Young father-to-be and mother-to-be lying in bed and caressing her baby bump

By Associate Professor TAN Thiam Chye Head & Senior Consultant, Dr Michelle LIM Associate Consultant, Department of Obstetrics and Gynaecology, KK Women’s and Children’s Hospital


It takes two to tango, as they say. How true — especially when it comes to pregnancy! Mummy might be carrying the baby, but she needs all the support and encouragement she can get from Daddy too. Where to begin, you might ask. Here are some simple and practical tips to get new dads involved.

Dealing with Changes

Asian father-to-be spending some quality time with his wife

An event as momentous as this is going to bring about changes to the balance in your relationship. Your wife is growing a new life inside her, so it’s not surprising that she will focus on the baby, which may make you feel a bit disconnected or a little left out of some parts of the process.

This is perfectly normal, but rather than feel left out, encourage your wife to share her feelings — both physical and emotional — with you, so that you can bond over every foetus kick, get through morning sickness, and read up on pregnancy-related information as a team.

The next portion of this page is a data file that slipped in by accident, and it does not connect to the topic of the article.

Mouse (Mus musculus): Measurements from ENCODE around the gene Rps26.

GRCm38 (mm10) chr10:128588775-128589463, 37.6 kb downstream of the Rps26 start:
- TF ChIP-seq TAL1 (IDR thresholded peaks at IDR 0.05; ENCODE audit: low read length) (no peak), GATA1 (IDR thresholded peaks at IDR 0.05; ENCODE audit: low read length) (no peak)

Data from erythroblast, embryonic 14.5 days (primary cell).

What’s more, don’t forget to make time for “non-baby” moments. Not everything in your life has to revolve 100 percent around the pregnancy. Plan activities just like you used to, from binging on TV shows to packing a Sunday picnic at East Coast (maybe bring extra surprise portions of whatever your wife is craving right now).

Related: Daddy know-how

Managing Stress and Anxiety

Asian couple holding hands and supporting each other

That awestruck realisation of “I’m going to be a father” happens at different times to different dads. It might be at the first pregnancy test or scan, as you begin to paint your baby’s room, or even at delivery. It’s a big moment that may come with some stress or worries, which is normal. You’ll only discover how common it is when you share your feelings, ideally with someone who has been through it. A chat with your own father or a friend who has kids might have them saying, “Ah yes, I remember feeling exactly like that!”

Another great way to stop stress from overwhelming you is to leap into action. Each task done or preparation ticked off your long to-do list will help you feel more in control. Figuring out what to pack in your go-bag when labour kicks in or planning baby names for your little one can help build up your confidence!